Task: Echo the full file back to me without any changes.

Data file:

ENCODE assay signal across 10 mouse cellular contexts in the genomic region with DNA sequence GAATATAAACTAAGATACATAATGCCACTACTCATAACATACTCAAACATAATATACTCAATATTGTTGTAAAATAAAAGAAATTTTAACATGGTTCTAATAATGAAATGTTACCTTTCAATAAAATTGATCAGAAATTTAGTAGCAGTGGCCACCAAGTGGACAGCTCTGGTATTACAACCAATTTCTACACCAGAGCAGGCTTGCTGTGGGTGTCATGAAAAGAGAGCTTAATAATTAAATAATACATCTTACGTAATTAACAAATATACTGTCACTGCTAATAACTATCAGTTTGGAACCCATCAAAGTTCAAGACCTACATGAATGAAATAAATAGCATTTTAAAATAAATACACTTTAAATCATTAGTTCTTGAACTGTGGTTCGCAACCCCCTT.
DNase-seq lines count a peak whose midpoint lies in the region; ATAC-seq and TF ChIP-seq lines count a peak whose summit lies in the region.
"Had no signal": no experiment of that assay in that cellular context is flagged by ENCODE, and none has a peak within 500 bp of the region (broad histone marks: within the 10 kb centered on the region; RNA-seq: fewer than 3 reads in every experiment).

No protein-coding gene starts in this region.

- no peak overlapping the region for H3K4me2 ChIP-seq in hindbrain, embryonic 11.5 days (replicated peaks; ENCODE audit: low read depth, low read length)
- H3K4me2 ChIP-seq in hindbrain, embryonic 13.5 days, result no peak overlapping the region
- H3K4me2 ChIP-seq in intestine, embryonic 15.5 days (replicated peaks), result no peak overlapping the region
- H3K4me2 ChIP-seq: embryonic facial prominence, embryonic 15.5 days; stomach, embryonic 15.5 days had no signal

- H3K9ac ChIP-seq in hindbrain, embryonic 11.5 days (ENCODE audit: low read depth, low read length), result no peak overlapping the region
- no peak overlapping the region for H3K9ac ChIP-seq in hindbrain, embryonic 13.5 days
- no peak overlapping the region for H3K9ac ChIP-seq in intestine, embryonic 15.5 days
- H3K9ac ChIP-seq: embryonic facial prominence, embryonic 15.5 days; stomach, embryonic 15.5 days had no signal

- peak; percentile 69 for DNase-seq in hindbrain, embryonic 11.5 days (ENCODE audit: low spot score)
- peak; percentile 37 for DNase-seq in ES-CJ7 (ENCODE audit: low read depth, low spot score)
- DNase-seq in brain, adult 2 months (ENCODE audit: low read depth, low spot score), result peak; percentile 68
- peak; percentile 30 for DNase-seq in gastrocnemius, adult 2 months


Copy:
ENCODE assay signal across 10 mouse cellular contexts in the genomic region with DNA sequence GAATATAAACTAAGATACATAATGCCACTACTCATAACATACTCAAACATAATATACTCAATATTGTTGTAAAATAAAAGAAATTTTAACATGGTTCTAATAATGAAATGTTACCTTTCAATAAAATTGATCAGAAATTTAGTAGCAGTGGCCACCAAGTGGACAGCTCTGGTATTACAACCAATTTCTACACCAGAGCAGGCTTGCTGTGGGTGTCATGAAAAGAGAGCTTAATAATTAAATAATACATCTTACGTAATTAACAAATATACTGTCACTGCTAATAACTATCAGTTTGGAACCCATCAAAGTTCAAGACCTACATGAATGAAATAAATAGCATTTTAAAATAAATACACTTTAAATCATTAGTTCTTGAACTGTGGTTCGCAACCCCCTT.
DNase-seq lines count a peak whose midpoint lies in the region; ATAC-seq and TF ChIP-seq lines count a peak whose summit lies in the region.
"Had no signal": no experiment of that assay in that cellular context is flagged by ENCODE, and none has a peak within 500 bp of the region (broad histone marks: within the 10 kb centered on the region; RNA-seq: fewer than 3 reads in every experiment).

No protein-coding gene starts in this region.

- no peak overlapping the region for H3K4me2 ChIP-seq in hindbrain, embryonic 11.5 days (replicated peaks; ENCODE audit: low read depth, low read length)
- H3K4me2 ChIP-seq in hindbrain, embryonic 13.5 days, result no peak overlapping the region
- H3K4me2 ChIP-seq in intestine, embryonic 15.5 days (replicated peaks), result no peak overlapping the region
- H3K4me2 ChIP-seq: embryonic facial prominence, embryonic 15.5 days; stomach, embryonic 15.5 days had no signal

- H3K9ac ChIP-seq in hindbrain, embryonic 11.5 days (ENCODE audit: low read depth, low read length), result no peak overlapping the region
- no peak overlapping the region for H3K9ac ChIP-seq in hindbrain, embryonic 13.5 days
- no peak overlapping the region for H3K9ac ChIP-seq in intestine, embryonic 15.5 days
- H3K9ac ChIP-seq: embryonic facial prominence, embryonic 15.5 days; stomach, embryonic 15.5 days had no signal

- peak; percentile 69 for DNase-seq in hindbrain, embryonic 11.5 days (ENCODE audit: low spot score)
- peak; percentile 37 for DNase-seq in ES-CJ7 (ENCODE audit: low read depth, low spot score)
- DNase-seq in brain, adult 2 months (ENCODE audit: low read depth, low spot score), result peak; percentile 68
- peak; percentile 30 for DNase-seq in gastrocnemius, adult 2 months